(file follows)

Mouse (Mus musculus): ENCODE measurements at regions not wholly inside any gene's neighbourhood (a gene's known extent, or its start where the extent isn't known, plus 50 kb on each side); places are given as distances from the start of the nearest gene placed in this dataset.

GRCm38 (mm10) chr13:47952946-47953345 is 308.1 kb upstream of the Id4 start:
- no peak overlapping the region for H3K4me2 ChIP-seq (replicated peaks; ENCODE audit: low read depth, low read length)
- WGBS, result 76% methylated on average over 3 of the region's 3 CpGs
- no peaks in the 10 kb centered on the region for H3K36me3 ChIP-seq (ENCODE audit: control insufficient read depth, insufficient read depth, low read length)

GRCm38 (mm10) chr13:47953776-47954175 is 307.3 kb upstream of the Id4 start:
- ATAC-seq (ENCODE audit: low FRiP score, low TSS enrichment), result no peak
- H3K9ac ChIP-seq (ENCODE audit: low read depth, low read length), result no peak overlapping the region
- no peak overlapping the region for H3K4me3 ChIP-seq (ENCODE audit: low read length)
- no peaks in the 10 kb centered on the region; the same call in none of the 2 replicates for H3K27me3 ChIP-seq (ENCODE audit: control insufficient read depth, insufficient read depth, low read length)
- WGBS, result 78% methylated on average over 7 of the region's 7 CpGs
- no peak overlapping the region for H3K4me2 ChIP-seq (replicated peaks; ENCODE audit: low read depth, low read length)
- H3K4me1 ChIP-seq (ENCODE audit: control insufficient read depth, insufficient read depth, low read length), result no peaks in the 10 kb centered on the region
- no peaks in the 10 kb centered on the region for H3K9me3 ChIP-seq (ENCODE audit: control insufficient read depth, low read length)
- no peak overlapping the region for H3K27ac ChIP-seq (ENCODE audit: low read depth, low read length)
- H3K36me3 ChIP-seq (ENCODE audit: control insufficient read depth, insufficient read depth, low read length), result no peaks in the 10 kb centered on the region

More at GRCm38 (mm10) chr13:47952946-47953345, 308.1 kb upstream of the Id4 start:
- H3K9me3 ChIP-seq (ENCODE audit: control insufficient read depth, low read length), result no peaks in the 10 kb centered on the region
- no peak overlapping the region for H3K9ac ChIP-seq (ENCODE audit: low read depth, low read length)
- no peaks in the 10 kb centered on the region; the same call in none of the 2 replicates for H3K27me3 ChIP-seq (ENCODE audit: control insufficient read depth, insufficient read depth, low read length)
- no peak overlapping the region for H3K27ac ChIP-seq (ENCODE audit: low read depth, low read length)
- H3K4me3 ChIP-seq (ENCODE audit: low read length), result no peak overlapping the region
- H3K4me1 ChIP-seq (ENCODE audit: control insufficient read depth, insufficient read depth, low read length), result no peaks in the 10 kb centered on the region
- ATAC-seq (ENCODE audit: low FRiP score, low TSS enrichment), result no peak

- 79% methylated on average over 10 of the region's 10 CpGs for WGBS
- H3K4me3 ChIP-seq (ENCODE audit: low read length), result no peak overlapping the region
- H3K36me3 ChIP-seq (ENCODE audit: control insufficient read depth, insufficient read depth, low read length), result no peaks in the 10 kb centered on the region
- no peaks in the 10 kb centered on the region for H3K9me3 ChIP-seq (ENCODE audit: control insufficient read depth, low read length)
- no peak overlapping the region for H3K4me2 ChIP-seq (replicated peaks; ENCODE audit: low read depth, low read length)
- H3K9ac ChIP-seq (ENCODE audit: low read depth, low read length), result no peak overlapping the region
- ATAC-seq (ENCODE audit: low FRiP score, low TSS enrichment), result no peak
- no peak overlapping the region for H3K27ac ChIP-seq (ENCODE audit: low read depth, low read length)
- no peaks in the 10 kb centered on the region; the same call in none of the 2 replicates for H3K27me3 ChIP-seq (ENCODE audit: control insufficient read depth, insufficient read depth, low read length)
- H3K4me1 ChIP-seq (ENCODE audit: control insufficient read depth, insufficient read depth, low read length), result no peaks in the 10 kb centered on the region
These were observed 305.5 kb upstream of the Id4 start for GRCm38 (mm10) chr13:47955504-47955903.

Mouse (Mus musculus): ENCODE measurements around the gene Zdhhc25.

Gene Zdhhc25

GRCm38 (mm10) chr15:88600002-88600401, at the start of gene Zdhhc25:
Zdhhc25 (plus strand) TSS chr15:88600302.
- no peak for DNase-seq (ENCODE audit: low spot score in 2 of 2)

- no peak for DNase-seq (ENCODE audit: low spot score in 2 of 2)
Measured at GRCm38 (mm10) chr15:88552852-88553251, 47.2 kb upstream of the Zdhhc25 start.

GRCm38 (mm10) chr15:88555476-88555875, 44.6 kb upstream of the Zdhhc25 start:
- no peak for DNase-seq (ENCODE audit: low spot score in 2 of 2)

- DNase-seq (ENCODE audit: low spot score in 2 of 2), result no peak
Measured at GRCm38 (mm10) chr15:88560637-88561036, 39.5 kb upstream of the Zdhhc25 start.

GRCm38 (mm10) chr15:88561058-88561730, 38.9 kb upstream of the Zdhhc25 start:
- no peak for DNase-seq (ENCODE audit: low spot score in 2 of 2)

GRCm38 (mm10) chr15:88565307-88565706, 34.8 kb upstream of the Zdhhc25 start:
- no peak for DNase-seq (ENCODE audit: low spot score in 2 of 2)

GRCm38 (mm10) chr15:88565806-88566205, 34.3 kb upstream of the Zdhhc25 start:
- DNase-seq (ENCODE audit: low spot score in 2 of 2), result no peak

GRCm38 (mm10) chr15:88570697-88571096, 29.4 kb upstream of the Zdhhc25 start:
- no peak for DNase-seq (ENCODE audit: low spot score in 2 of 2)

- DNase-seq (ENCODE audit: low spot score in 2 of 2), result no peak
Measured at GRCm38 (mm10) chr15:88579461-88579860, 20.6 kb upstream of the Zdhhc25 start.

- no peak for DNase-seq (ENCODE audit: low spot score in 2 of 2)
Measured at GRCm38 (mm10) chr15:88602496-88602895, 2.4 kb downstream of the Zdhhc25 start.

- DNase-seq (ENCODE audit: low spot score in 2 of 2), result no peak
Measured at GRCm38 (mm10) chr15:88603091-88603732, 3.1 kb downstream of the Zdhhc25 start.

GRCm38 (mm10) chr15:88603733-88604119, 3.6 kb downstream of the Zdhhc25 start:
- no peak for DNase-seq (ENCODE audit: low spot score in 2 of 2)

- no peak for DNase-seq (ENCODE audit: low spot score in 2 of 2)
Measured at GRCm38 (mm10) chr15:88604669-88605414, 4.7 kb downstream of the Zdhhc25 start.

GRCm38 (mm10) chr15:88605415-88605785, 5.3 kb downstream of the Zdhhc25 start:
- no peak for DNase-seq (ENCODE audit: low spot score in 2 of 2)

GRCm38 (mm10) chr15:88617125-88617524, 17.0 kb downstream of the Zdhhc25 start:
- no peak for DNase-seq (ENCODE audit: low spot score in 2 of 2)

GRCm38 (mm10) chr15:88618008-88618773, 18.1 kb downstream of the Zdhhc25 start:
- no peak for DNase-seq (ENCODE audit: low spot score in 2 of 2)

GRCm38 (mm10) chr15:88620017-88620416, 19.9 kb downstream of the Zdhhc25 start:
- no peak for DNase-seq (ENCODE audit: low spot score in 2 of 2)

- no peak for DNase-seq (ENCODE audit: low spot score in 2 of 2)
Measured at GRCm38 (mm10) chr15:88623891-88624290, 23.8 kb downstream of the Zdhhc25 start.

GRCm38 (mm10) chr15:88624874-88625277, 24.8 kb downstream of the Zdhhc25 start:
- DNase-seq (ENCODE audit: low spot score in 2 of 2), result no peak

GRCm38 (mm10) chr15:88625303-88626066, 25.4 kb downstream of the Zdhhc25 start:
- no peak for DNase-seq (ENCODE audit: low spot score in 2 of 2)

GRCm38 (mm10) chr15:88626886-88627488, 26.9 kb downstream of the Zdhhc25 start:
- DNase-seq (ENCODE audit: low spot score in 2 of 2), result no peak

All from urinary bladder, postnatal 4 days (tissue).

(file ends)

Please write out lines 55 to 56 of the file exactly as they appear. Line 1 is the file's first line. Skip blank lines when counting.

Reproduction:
- DNase-seq (ENCODE audit: low spot score in 2 of 2), result no peak
Measured at GRCm38 (mm10) chr15:88579461-88579860, 20.6 kb upstream of the Zdhhc25 start.